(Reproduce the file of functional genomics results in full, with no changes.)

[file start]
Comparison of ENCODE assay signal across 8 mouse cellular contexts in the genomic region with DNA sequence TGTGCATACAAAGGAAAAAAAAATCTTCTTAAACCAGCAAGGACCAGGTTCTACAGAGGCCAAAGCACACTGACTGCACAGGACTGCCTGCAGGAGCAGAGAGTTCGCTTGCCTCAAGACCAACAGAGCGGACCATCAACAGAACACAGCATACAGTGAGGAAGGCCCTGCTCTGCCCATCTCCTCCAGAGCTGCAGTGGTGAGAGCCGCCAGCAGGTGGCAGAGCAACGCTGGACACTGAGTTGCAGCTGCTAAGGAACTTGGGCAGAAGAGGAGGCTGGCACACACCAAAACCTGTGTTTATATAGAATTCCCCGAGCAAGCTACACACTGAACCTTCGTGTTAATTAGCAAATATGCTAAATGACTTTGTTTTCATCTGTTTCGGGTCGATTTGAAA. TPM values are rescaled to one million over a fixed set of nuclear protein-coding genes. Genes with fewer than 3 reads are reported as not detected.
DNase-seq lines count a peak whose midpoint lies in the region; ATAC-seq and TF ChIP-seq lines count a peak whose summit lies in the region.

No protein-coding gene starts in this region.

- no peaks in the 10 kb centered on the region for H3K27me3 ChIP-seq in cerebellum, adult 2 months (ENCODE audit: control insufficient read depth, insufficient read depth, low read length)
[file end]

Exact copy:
Comparison of ENCODE assay signal across 8 mouse cellular contexts in the genomic region with DNA sequence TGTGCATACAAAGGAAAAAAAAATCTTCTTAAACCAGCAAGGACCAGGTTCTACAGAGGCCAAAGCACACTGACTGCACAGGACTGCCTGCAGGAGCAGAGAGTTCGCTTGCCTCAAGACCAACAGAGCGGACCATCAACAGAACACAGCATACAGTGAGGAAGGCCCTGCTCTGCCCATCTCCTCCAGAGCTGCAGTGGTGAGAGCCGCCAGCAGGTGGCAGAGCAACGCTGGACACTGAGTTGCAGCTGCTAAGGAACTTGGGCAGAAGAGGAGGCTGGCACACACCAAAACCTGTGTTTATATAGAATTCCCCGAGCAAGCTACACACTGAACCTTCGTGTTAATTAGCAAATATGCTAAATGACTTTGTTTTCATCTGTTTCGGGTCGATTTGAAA. TPM values are rescaled to one million over a fixed set of nuclear protein-coding genes. Genes with fewer than 3 reads are reported as not detected.
DNase-seq lines count a peak whose midpoint lies in the region; ATAC-seq and TF ChIP-seq lines count a peak whose summit lies in the region.

No protein-coding gene starts in this region.

- no peaks in the 10 kb centered on the region for H3K27me3 ChIP-seq in cerebellum, adult 2 months (ENCODE audit: control insufficient read depth, insufficient read depth, low read length)